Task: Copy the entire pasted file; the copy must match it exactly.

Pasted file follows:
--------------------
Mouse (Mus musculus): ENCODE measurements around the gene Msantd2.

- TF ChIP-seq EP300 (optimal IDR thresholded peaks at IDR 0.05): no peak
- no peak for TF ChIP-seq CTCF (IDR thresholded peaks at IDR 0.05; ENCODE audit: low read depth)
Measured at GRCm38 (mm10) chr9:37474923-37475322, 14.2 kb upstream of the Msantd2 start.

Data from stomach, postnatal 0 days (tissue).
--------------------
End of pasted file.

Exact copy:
Mouse (Mus musculus): ENCODE measurements around the gene Msantd2.

- TF ChIP-seq EP300 (optimal IDR thresholded peaks at IDR 0.05): no peak
- no peak for TF ChIP-seq CTCF (IDR thresholded peaks at IDR 0.05; ENCODE audit: low read depth)
Measured at GRCm38 (mm10) chr9:37474923-37475322, 14.2 kb upstream of the Msantd2 start.

Data from stomach, postnatal 0 days (tissue).